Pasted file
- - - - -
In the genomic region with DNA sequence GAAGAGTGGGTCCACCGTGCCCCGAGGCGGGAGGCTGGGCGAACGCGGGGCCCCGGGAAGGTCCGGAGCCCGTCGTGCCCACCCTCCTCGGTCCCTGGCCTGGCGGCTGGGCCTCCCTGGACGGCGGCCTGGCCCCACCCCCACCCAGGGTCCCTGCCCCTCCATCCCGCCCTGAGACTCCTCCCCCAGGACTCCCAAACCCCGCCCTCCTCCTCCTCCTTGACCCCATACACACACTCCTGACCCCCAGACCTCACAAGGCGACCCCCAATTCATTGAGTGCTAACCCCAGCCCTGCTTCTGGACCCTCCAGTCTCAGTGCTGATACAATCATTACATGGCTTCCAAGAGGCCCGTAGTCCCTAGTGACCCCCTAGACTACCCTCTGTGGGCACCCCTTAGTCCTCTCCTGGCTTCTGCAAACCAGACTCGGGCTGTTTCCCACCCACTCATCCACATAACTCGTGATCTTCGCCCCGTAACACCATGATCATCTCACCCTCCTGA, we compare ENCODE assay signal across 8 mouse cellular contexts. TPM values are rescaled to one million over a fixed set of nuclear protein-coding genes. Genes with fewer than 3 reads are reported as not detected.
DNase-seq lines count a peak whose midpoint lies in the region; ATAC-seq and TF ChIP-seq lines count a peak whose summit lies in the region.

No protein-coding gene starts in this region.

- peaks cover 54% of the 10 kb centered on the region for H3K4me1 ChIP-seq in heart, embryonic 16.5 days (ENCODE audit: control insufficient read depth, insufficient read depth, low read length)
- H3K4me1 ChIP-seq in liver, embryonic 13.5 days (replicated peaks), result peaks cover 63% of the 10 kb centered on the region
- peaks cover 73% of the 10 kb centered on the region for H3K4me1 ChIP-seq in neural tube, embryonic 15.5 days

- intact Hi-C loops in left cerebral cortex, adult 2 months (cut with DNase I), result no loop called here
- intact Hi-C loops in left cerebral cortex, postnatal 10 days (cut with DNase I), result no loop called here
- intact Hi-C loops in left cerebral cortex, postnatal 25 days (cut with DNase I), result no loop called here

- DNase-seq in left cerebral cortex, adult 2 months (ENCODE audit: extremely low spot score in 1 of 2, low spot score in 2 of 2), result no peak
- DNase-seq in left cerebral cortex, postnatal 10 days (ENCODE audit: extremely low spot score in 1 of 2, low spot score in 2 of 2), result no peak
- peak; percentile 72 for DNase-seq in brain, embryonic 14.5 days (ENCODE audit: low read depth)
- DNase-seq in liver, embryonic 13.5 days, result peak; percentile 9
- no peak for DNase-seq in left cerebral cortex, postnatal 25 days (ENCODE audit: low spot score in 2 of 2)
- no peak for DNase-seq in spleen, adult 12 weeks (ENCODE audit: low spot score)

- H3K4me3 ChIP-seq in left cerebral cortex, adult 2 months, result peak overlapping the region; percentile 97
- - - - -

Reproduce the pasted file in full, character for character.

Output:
In the genomic region with DNA sequence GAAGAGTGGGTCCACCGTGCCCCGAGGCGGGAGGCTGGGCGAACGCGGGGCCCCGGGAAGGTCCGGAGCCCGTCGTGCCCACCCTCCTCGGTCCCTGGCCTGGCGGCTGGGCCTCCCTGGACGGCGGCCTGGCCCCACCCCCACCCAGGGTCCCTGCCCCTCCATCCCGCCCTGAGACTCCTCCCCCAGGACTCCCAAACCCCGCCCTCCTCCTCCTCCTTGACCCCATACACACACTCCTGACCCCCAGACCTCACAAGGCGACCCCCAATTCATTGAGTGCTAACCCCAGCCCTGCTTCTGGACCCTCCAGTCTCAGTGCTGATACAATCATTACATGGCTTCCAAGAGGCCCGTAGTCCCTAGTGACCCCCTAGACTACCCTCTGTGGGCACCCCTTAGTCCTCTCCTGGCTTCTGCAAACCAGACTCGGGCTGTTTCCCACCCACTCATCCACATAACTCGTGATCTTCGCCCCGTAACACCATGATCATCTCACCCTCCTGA, we compare ENCODE assay signal across 8 mouse cellular contexts. TPM values are rescaled to one million over a fixed set of nuclear protein-coding genes. Genes with fewer than 3 reads are reported as not detected.
DNase-seq lines count a peak whose midpoint lies in the region; ATAC-seq and TF ChIP-seq lines count a peak whose summit lies in the region.

No protein-coding gene starts in this region.

- peaks cover 54% of the 10 kb centered on the region for H3K4me1 ChIP-seq in heart, embryonic 16.5 days (ENCODE audit: control insufficient read depth, insufficient read depth, low read length)
- H3K4me1 ChIP-seq in liver, embryonic 13.5 days (replicated peaks), result peaks cover 63% of the 10 kb centered on the region
- peaks cover 73% of the 10 kb centered on the region for H3K4me1 ChIP-seq in neural tube, embryonic 15.5 days

- intact Hi-C loops in left cerebral cortex, adult 2 months (cut with DNase I), result no loop called here
- intact Hi-C loops in left cerebral cortex, postnatal 10 days (cut with DNase I), result no loop called here
- intact Hi-C loops in left cerebral cortex, postnatal 25 days (cut with DNase I), result no loop called here

- DNase-seq in left cerebral cortex, adult 2 months (ENCODE audit: extremely low spot score in 1 of 2, low spot score in 2 of 2), result no peak
- DNase-seq in left cerebral cortex, postnatal 10 days (ENCODE audit: extremely low spot score in 1 of 2, low spot score in 2 of 2), result no peak
- peak; percentile 72 for DNase-seq in brain, embryonic 14.5 days (ENCODE audit: low read depth)
- DNase-seq in liver, embryonic 13.5 days, result peak; percentile 9
- no peak for DNase-seq in left cerebral cortex, postnatal 25 days (ENCODE audit: low spot score in 2 of 2)
- no peak for DNase-seq in spleen, adult 12 weeks (ENCODE audit: low spot score)

- H3K4me3 ChIP-seq in left cerebral cortex, adult 2 months, result peak overlapping the region; percentile 97